Chinese medicine is a collection of theories that have evolved over time, and today are collectively part of a coherent system of medicine. The most important part of practicing Chinese medicine is accurate diagnosis. The process of Chinese medicine begins with gathering information. This is done through a specified system of diagnosis that includes observation through history taking, physical observation and examination, and Chinese pulse and tongue examination. This information is processed through the diagnostic filters of Chinese medicine to arrive at the appropriate disease and pattern diagnoses. From these diagnoses logically follows a discussion of causality, treatment principles, treatment strategies, and finally, treatment.


Treatment is divided into two categories. The category of remedial care is what most people come for – this is the treatment that gets done to you. This includes some of the modalities described below. The other category is self-care. The discussion of causality in Chinese medicine leads to appropriate recommendations that people can follow at home. The primary role of a Chinese medical practitioner is to teach people why they are sick, and how to take care of themselves so that they can get better and stay well. Traditionally, preventative treatment was the main function of Chinese doctors. Treatment was administered only if relief could not be achieved by self-care remedies.


Acupuncture is the primary modality of Chinese medicine that is known in this country. It is very important to understand that acupuncture is not just a technique. It is not a set of tricks that you add to what you do to fix problems. Acupuncture is a treatment modality that is part of the larger system of Chinese medicine. Treatment is the last step of the way in Chinese medicine, after the other diagnostic work has been performed. The three primary treatment modalities of Chinese medicine are acupuncture, herbal medicine and dietary therapy.


It can be difficult to understand the various terms that are used when referring to Chinese medicine.  The only term that is technically correct is “Chinese medicine”.

  • TCM, or Traditional Medicine, is the most common style and term that people will encounter. The history of Chinese medicine is long and complex.  What is important to understand is that TCM is a specific style of Chinese medicine that developed during the 1950’s in China.  This was done largely under the direction of Mao Zedong, and represents an attempt to create a standardized, modernized, Westernized approach to Chinese medicine.  While there were certainly benefits, much of Chinese medicine was banned and destroyed, stripping it of thousands of years of depth and diversity that led to clinical effectiveness.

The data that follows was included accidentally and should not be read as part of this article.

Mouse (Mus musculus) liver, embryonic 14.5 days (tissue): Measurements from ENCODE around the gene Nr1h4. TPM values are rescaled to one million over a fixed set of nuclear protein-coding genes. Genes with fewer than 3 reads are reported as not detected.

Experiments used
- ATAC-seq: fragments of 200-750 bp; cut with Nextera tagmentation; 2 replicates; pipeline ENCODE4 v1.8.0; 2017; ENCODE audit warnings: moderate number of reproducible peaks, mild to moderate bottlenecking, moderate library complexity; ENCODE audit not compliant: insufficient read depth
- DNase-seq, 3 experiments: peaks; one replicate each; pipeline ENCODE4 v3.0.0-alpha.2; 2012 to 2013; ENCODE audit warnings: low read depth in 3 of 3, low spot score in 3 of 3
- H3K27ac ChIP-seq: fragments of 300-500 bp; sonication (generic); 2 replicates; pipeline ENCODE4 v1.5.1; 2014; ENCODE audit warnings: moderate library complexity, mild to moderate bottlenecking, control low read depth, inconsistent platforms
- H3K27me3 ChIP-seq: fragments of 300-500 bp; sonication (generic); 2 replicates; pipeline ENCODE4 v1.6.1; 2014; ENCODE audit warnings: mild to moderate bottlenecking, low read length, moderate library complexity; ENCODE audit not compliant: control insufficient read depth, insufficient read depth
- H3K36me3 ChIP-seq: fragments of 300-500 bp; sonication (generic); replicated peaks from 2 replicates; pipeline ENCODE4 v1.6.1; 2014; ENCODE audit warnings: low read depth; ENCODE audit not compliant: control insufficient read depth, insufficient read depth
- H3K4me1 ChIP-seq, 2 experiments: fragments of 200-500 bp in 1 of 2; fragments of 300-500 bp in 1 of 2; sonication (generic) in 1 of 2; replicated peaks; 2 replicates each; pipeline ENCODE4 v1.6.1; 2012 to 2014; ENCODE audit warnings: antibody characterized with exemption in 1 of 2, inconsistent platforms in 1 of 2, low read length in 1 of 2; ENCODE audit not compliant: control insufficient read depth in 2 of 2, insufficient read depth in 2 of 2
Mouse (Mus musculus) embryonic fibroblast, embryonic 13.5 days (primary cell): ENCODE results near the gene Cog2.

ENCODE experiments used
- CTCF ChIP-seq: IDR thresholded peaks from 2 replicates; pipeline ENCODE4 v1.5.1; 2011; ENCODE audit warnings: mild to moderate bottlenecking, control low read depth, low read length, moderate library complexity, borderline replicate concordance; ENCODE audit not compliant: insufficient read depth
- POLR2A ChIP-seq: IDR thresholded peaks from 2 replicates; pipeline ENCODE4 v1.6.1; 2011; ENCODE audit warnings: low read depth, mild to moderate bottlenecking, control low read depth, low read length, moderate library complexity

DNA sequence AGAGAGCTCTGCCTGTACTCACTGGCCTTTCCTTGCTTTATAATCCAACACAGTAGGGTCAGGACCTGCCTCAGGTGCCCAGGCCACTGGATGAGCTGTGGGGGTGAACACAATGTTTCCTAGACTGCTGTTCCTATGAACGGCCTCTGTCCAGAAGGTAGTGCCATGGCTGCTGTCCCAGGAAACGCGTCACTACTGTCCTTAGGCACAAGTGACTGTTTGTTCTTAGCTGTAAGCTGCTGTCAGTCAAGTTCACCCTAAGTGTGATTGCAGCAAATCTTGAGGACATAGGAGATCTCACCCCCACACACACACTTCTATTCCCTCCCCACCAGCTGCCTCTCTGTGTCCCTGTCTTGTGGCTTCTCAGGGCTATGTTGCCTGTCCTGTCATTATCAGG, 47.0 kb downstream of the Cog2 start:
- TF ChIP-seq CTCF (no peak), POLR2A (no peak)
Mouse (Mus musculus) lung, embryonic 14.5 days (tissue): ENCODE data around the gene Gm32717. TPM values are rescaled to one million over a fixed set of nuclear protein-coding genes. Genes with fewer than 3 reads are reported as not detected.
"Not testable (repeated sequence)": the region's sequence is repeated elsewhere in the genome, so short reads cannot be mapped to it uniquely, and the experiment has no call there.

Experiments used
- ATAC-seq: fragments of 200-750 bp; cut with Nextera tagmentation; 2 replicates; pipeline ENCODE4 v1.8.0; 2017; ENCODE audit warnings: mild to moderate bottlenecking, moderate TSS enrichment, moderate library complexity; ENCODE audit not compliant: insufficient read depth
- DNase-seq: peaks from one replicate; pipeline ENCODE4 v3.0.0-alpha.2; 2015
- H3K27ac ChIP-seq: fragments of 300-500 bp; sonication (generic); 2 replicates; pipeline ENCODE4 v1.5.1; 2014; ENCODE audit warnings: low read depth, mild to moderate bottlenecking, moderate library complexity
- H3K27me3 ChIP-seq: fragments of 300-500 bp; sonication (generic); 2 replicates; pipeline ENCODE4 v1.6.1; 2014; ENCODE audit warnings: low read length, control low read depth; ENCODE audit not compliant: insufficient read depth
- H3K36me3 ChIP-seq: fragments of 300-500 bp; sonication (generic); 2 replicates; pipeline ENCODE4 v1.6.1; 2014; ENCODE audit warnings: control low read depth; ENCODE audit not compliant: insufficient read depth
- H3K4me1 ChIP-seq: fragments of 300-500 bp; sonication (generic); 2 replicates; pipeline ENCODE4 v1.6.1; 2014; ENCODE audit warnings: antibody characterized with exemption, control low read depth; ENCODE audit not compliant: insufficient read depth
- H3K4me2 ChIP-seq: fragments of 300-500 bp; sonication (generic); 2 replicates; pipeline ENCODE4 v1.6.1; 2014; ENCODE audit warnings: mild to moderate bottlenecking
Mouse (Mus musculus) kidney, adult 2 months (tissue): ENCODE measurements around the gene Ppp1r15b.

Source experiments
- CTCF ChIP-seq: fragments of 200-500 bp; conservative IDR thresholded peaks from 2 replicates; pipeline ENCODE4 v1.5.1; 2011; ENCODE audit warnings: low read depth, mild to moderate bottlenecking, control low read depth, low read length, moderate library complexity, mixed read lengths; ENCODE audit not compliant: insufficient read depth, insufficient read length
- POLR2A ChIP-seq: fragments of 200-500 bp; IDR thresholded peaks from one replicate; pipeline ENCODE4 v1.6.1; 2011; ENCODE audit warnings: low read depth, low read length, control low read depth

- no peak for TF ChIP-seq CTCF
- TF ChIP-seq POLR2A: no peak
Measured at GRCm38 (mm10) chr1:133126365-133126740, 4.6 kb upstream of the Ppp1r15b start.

• Traditional Acupuncture. There are various locations for this term.  The primary one in the West arose from the similarly named European system, which has strongly influenced the practice of Chinese medicine in America primarily through one of the older and now renamed schools in America – The Traditional Acupuncture Institute.  This style is a highly psychologized system, reflecting modern Western psychology and not Chinese medical understanding.  There are many other settings where the term “traditional” is used, but it is rarely appropriate.
  • Classical Chinese Medicine. This is perhaps most reflective of Chinese medicine as it was practiced 2000 years ago.  Now it has become a term used to describe differing approaches from the classical period.  Still, as a style the term “classical” is most representative of authentic Chinese medicine.
  • Other Systems. Chinese medicine is large. There is Japanese acupuncture, Korean acupuncture; the list is endless.  It is important from a patient perspective to have at least some understanding of the approach that is being utilized.  As long as someone benefits from treatment, the style does not matter.  However, sometimes choice of an appropriate style can make the difference for clinical efficacy.